There has been no boost to trade resulting from liberalisation. New Zealand has experienced neither growth-driven trade nor trade-driven growth (Bradford 1994). Exports recovered in the 1990s to the same share of GDP as in the pre-liberalisation period, but only as a result of a sharp GDP fall in 1991/92 and a favourable terms of trade experience compared with, for example, Australia (Bayliss 1994, Fig.26, p.104; Easton 1994a, p.56). While the balance of payments deficit has been reduced compared to the period of historically low terms of trade in the early 1980s, the trend in 1995 is for the huge deficit on foreign investment income to be funded by more capital imports. Since 1991 the deficit on investment income has risen to record levels relative to GDP, despite rapid recovery growth and lower world interest rates than in the early-1980s. The prospect of New Zealand's exports being able to pay for its imports as well as service its liabilities looks more remote than ever.
Goodhart's Law said that if ever the Government decides to rely on any particular statistical relationship as a basis for policy, then, as soon as it did that, that relationship would fall part.
The economy did not behave in the way that monetarists predicted. The squeeze on money led to a wave of factory closures while inflation continued to rise. ... Even more mystifying was the behaviour of the money supply. Despite the squeeze it was still growing, something the monetarists thought impossible. ... Inflation did [eventually] fall, but the money supply continued its mysterious rise. It became clear that the fundamental law of monetarism - the relationship between the money supply and inflation - didn't work. Ever so quietly, this solution to Britain's problems was discarded.
We cannot be completely certain why inflation became public enemy number one in New Zealand in 1989. It may have had something to do with the embarrassing record on inflation in the early years of liberalisation (1985-87). The main objective of the 1989 Reserve Bank Act may therefore have been political; by giving the Reserve Bank both independence and a politically sensitive policymaking role, the government could avoid blame for any unpopular outcomes arising from the liberalisation process while making it harder for future governments to reverse the process. Thus, the desire to target inflation can be seen as having been an excuse for implementing as legislation a particular piece of neo-liberal doctrine - the Reserve Bank Act - rather than a genuine belief that inflation at three, four or five percent was New Zealand's predominant economic problem. The RBA, while strongly opposed outside of Parliament, was supported by both major parties.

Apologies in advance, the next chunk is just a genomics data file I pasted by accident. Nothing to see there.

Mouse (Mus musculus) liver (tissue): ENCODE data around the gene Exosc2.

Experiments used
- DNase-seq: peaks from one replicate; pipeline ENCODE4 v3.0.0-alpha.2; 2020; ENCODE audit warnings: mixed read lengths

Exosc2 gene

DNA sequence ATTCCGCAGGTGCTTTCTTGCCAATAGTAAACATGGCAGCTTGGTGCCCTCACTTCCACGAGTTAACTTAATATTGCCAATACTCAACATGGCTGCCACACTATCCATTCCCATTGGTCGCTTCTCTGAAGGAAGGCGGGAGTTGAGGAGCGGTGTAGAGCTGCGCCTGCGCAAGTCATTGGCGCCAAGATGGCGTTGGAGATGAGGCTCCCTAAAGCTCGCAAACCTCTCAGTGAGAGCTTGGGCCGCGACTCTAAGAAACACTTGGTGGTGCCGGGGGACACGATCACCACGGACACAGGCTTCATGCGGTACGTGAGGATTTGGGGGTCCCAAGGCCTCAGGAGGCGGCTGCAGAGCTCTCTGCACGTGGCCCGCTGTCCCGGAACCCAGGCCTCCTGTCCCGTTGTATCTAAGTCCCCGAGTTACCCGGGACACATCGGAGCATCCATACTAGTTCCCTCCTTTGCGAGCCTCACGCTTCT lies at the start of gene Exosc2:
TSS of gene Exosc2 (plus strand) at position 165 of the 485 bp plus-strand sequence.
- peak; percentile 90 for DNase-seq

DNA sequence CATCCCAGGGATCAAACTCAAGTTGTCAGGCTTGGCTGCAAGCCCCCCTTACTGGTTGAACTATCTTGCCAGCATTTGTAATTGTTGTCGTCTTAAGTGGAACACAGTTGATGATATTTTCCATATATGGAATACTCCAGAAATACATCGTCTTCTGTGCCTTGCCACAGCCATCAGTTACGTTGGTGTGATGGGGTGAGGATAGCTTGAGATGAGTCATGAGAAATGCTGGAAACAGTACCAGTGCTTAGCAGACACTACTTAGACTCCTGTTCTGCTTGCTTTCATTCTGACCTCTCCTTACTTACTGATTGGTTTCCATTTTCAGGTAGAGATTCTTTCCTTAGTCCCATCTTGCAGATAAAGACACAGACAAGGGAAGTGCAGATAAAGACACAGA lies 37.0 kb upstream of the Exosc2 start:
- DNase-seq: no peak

The RBA effectively defines the term price instability as being any underlying inflation outside of the zero-two percent range.15 It is not clear to what extent price instability has been or might be detrimental to productivity growth. The Reserve Bank Governor, in media interviews,16 says only that "there is no evidence that inflation is beneficial to growth". He concedes that the inflation management activities of the Bank - which involve the manipulation of short-term interest rates as a means of setting the exchange rate - tend to have a negative impact on short-run growth.17
An interesting feature of the Reserve Bank Act is that the Bank must target "underlying inflation" and that the Reserve Bank itself is free to both define and measure underlying inflation. Thus the Bank uses a doctored version of the consumers price index (CPI) as the yardstick for monetary policy (Roger 1994). The CPI is modified by the Reserve Bank ostensibly to remove the inflationary effects of rising interest rates, but in fact other amendments have been made, especially to account for "relative price shocks". Statistics New Zealand give the CPI inflation rate in the year to June 1995 as 4.6%, 2.7% excluding credit services. The Reserve Bank, by also eliminating volatile components, claim that the underlying rate of consumer price inflation is 2.2%. With labour cost increases at 1.4% for the year (INFOS series LCI) and an exchange rate appreciation of 7.7%, even 2.2% inflation represents a poor performance.
We cannot assert with any confidence that New Zealand prices are lower - or more stable - than they would otherwise have been in the absence of liberalisation in general and the Reserve Bank Act in particular. Prior to the currency float in 1985, New Zealand's consumer price inflation rate could be predicted by OECD G7 inflation rates the year before, with an adjustment for that fact that small OECD countries tended to have higher inflation rates than the major economies. In the years from 1975 to 1984, import and export prices increased at about the same rate as consumer prices (Figure 4). Finance Minister Muldoon imposed a 20-month price and wage freeze from June 1982, which probably did no more than cause 1983 inflation to be lower than it would otherwise have been, and 1984 inflation to be higher than otherwise.